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Trains: Getting Slower All the Time

It's a well known fact that trains in the United States aren't especially speedy (we documented this first hand a few issues ago). What's less...


It's a well known fact that trains in the United States aren't especially speedy (we documented this first hand a few issues ago). What's less well known is that they've actually gotten slower in this country since they first became popular. A writer over at Slate spent some time thumbing through old train brochures, paying special attention to the timetables listed in the back. His discovery? In every instance he could find, trains are slower now than they were in the early 20th century.

A trip from New York to Montreal took about nine hours, whereas today it takes 12. A route from Chicago to Minneanapolis passed in four and half hours; today, more than eight. Conductors in 1934 would complain of trains grinding along at 85 mph, though speed routinely reached 100 mph or more. Today's "high-speed" Acela averages 87 mph, despite an engine capable of more than 200 mph.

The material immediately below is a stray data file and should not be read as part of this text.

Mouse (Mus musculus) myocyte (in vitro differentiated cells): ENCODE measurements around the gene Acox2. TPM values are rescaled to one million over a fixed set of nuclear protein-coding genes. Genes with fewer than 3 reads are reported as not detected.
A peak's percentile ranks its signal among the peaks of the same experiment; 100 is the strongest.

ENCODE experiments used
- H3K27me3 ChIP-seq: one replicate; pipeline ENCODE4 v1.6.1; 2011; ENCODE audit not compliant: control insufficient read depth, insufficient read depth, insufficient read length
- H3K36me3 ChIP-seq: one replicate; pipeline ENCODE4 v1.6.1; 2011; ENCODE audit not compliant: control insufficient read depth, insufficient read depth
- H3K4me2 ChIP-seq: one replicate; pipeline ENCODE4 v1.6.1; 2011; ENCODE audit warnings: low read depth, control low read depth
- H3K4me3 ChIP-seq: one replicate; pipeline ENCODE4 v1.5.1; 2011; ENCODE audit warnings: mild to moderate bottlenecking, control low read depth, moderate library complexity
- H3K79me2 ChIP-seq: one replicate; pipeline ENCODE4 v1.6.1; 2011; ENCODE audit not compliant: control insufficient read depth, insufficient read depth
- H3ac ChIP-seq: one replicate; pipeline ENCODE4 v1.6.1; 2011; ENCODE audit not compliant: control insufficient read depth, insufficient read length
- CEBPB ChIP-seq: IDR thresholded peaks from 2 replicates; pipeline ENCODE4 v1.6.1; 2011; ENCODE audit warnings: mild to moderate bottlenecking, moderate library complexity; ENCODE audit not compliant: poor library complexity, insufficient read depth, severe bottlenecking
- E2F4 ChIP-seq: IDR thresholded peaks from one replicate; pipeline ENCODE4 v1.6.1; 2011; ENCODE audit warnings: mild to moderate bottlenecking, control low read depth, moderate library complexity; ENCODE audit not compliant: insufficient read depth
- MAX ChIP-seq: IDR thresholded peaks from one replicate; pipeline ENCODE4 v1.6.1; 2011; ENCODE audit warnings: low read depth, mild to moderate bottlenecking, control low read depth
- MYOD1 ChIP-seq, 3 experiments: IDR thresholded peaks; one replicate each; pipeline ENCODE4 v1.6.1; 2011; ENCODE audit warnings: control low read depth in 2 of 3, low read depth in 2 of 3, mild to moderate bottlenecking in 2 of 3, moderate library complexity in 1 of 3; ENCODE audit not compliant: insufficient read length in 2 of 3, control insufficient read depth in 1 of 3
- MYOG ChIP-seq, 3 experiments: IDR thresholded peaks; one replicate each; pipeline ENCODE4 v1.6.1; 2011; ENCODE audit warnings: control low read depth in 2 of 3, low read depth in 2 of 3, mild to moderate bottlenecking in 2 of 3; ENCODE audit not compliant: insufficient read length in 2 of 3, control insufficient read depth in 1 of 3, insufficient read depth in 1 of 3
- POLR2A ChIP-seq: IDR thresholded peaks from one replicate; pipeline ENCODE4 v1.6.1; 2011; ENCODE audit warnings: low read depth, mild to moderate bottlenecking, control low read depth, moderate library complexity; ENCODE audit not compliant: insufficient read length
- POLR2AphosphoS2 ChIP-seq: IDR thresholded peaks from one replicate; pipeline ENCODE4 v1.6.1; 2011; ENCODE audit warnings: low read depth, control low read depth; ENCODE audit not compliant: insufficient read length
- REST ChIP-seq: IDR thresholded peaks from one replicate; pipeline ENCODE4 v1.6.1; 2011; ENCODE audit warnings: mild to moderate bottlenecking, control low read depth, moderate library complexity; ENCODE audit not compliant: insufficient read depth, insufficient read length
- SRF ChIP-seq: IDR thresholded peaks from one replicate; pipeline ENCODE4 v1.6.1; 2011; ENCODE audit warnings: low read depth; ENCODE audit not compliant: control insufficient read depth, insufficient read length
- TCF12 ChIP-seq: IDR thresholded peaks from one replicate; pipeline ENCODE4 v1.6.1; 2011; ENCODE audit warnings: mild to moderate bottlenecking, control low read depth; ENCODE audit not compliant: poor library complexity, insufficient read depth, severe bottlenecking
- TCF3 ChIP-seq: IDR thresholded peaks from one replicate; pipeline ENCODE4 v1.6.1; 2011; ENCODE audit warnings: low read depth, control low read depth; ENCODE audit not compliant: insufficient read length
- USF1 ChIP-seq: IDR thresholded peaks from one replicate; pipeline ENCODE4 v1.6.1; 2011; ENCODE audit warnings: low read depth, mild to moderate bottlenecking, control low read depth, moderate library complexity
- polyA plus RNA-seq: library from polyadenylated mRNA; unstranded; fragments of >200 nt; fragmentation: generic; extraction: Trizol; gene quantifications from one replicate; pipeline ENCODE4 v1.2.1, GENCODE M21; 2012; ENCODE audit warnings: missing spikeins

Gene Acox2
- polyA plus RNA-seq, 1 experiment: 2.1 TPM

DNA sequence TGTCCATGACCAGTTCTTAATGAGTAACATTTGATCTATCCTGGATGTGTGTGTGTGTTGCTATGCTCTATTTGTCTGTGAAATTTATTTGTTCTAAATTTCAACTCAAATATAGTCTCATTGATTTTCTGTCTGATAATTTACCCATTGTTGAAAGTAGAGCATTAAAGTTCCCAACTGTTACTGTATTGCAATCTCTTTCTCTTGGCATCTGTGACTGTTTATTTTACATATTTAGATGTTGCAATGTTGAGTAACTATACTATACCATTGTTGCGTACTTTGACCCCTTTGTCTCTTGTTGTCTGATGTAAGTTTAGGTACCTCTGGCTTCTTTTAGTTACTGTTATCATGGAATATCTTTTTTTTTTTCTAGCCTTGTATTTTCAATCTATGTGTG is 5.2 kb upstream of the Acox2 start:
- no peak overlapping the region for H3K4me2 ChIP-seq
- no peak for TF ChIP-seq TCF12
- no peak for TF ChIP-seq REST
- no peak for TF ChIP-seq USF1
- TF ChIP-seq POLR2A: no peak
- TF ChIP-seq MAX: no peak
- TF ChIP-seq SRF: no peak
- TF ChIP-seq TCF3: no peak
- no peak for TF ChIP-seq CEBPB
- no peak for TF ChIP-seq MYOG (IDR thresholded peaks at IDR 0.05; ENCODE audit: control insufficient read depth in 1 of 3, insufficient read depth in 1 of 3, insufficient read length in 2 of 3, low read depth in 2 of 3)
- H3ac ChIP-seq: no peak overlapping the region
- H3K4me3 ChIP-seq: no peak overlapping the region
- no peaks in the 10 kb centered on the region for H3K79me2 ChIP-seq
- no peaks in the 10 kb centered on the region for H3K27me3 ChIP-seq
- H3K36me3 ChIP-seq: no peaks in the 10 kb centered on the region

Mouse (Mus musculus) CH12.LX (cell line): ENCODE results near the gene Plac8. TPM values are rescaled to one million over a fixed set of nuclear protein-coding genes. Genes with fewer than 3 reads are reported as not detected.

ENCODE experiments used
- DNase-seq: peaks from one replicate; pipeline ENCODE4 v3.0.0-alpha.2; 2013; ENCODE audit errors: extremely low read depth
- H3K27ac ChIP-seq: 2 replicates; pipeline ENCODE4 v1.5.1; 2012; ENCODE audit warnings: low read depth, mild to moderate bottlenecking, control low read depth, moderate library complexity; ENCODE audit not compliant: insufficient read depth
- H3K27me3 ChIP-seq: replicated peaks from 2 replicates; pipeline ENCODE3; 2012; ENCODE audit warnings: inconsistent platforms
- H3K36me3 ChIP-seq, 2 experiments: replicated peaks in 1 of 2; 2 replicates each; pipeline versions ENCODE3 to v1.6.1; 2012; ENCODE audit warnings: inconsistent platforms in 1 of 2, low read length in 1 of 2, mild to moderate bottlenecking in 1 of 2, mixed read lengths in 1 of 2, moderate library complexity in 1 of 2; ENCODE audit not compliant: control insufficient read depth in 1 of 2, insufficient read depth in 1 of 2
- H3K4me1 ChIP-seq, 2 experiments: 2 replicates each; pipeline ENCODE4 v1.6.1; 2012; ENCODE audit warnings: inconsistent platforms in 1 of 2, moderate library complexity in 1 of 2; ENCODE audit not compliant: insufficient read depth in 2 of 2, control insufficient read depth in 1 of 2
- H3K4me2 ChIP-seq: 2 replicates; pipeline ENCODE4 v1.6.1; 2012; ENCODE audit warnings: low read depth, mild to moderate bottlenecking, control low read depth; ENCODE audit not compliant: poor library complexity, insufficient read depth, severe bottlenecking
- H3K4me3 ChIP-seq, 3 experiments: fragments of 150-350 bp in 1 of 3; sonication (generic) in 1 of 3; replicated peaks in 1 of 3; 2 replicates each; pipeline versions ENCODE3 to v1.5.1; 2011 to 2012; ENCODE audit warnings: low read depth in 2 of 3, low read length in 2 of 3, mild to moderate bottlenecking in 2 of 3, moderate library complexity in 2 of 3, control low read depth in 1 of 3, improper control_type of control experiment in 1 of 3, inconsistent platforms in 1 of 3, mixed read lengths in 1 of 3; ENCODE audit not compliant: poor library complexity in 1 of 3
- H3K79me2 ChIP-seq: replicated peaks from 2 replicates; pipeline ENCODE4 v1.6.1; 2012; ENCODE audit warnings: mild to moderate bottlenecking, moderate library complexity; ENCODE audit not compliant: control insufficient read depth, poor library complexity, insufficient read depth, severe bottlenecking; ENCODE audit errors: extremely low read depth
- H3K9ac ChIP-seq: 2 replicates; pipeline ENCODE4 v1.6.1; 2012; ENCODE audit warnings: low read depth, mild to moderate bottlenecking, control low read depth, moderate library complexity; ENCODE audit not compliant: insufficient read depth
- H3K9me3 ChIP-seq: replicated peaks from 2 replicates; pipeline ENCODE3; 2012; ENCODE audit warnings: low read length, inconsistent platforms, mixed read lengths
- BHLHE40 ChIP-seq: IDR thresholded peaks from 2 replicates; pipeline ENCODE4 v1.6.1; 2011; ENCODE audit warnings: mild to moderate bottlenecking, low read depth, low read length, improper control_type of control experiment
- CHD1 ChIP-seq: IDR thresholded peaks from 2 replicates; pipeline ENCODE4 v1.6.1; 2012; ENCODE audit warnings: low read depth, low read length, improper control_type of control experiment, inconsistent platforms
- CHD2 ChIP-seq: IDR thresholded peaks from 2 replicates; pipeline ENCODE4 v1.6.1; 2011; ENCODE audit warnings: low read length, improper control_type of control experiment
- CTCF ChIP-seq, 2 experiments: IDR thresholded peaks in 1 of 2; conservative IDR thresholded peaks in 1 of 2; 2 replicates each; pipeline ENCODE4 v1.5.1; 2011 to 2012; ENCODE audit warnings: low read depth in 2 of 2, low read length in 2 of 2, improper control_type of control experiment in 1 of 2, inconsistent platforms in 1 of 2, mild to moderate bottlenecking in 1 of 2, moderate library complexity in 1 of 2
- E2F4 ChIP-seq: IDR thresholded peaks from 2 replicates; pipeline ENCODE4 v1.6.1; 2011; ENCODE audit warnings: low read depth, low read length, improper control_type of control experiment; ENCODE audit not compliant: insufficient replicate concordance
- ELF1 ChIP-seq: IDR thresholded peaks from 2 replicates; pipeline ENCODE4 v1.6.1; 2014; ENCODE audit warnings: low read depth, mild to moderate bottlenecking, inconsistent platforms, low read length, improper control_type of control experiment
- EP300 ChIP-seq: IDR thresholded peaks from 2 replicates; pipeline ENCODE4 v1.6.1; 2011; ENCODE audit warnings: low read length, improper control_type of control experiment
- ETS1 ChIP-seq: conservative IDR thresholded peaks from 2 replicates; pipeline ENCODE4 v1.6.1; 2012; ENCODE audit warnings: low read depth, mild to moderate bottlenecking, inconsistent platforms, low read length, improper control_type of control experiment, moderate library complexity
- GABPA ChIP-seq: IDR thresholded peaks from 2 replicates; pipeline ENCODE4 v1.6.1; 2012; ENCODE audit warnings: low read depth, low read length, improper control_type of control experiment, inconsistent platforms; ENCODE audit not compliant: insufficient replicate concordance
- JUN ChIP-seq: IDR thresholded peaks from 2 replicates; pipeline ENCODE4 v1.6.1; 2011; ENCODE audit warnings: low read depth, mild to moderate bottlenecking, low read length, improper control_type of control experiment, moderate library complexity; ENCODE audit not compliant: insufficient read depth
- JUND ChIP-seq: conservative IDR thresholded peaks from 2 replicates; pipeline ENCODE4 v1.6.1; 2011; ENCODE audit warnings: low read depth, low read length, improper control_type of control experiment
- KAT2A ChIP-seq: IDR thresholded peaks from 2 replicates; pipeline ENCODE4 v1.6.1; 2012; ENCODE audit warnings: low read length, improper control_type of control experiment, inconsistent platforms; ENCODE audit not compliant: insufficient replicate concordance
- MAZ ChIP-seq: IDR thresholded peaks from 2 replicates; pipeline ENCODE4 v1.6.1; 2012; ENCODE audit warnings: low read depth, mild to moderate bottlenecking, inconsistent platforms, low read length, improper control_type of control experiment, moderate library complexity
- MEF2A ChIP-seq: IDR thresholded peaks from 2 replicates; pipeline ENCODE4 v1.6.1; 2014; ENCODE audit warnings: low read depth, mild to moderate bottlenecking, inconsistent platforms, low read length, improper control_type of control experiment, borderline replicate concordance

There are some logical explanations for this. The introduction of cars and planes played a big roll. So did increased freight traffic on rail lines. But as he notes,

Hovering over all of these causal factors is a widespread societal shift that occurred, one that saw the streamliners of the 1930s eclipsed by the glamour of the jet age, as well as the postwar automobile boom and the building of the Interstate Highway System. Passenger trains lost their priority to freight, and there simply wasn't the same cultural imperative for speed and luxury on the trains.


But it doesn't change that fact that countries like Japan, Germany, Spain, and China are all seeing tremendous success with high speed rail program. Here's to hoping that Obama's high-speed rail plan will put us back on top of our game.

Photo (cc) by Flickr user Cindy47452.









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